From Bean to Bar: Empowering Small-Scale Entrepreneurs in Ghana and Ivory Coast

The foundation of a story lies in its pillars, where a rich resource transitions into actual utilization. Entrepreneurs in Ghana and Ivory Coast are forging ahead, leveraging their status as leading exporters of cocoa beans to the world market. Despite this, the farmers behind this industry seldom taste the chocolate they help produce. Over the years, the narrative has shifted, capturing the attention of cocoa farmers and emphasizing opportunities to foster young entrepreneurs in their respective countries (Reuters).

The export market for cocoa beans has strayed from benefiting the economic potential of farmers. In the 1970s, farmers received nearly 50 percent of the value of a chocolate bar, whereas now they receive only six percent of the final product’s value. This underscores the importance of establishing the Living Income Differential Policy.

Living Income Differential Policy

The policy, established in 2019 jointly by Ivory Coast and Ghana, aims to raise the farmgate price share that farmers receive from the value of the global chocolate market, ultimately providing them with a decent standard of living.

In an era where marketing strategies increasingly influence consumer choices, a significant portion of the value of chocolate bars—44 percent—flows to chocolate manufacturers, while 35 percent benefits retailers. The journey of cocoa beans begins with their export to various entities, including buyers, international grinders, and renowned companies such as Nestle, Cadbury, and Hershey. This high demand for cocoa beans has sparked a surge of interest within communities to harness these beans domestically, potentially bolstering international revenue for the country (Barcley).

Cocoa farmers serve as the backbone of this industry, playing a pivotal role in its ecosystem. Despite the challenges inherent in the demand-supply chain, farmers diligently toil to secure their livelihoods. Often operating as smallholders, they sell their produce to large-scale buyers, who then supply these beans to billionaire chocolate conglomerates.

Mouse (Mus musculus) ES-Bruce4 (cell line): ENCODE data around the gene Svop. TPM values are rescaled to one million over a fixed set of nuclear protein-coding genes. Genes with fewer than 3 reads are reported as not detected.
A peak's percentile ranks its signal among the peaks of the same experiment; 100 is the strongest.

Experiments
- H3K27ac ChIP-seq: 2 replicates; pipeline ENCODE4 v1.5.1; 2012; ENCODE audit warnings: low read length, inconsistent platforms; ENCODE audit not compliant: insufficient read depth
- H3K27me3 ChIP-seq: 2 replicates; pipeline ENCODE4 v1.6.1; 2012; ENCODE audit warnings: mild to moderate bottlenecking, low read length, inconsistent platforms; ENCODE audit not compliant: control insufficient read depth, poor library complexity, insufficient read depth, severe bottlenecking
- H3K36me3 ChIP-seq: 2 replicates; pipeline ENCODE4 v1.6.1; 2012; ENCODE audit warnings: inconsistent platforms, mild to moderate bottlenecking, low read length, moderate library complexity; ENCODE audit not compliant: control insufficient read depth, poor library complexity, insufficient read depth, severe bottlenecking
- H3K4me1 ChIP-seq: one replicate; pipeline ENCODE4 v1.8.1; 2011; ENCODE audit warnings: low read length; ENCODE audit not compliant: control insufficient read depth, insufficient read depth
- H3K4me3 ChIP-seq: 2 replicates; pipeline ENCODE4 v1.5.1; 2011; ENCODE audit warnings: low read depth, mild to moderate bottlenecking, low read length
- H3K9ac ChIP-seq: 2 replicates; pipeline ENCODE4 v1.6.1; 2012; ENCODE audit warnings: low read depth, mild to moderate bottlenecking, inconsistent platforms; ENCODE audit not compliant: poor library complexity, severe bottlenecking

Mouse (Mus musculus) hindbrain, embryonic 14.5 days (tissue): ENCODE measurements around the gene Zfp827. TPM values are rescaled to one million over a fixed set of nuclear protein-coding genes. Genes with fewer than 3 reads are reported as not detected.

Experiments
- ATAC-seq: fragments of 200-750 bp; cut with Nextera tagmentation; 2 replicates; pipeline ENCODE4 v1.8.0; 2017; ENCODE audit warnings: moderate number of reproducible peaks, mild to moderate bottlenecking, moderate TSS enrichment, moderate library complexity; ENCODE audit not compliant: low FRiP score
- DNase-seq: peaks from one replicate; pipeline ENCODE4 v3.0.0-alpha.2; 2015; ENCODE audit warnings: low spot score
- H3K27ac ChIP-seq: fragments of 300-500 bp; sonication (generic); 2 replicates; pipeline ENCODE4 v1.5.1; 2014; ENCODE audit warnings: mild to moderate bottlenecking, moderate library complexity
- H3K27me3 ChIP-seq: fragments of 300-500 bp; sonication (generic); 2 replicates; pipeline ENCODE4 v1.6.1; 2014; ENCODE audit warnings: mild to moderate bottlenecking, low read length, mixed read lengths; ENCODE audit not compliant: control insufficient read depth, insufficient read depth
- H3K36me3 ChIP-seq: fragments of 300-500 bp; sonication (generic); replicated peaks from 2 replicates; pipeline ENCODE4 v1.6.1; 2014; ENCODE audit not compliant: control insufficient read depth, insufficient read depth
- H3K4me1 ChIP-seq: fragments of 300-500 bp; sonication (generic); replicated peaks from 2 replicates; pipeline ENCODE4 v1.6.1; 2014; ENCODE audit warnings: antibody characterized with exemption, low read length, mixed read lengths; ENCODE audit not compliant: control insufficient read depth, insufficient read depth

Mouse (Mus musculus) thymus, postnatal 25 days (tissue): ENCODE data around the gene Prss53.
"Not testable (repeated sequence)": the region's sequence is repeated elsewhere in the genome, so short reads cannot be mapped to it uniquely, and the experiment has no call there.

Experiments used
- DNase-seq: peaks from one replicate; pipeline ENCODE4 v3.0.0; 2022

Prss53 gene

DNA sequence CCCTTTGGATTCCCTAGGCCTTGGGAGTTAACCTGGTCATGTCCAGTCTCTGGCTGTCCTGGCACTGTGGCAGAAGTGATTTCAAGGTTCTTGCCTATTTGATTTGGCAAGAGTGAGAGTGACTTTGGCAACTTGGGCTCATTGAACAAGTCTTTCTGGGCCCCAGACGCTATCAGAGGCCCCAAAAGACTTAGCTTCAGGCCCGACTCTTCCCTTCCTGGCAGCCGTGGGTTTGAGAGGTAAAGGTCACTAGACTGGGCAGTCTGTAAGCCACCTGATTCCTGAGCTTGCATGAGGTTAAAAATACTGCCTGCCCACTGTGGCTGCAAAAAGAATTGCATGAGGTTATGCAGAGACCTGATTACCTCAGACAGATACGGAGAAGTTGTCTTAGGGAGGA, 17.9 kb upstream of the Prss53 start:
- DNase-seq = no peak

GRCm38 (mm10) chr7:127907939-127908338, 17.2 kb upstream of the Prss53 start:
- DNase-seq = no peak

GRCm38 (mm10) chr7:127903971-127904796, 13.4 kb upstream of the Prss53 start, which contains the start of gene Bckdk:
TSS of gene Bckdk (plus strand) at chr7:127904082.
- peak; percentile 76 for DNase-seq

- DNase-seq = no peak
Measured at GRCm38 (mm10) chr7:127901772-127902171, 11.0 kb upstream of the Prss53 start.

Acknowledging the complexities and issues associated with cocoa farming practices, both NGOs and corporate entities have intervened to support cocoa plant management initiatives. Entities like Ecookim have been instrumental in this regard, working collaboratively to address sustainability and environmental concerns while ensuring the prosperity of cocoa farming communities (reNature).

Figure 1: An woman harvesting cocoa pods (source from pixabay)

Pursuing small-scale entrepreneurs, it is important to uplift their engagement in bringing the rightful resources to the cocoa farmers in Ghana and Ivory Coast despite their hard work. Revolutionary impact on the country’s economy, they can withstand the valuation provided to the raw material in the country (adams).

jenin rathnayake

An environmentalist with a passion for exploring the potential to mitigate the impact of climate resilience in agricultural practices. Writer and researcher in using technology to understand the association of climatic changes.

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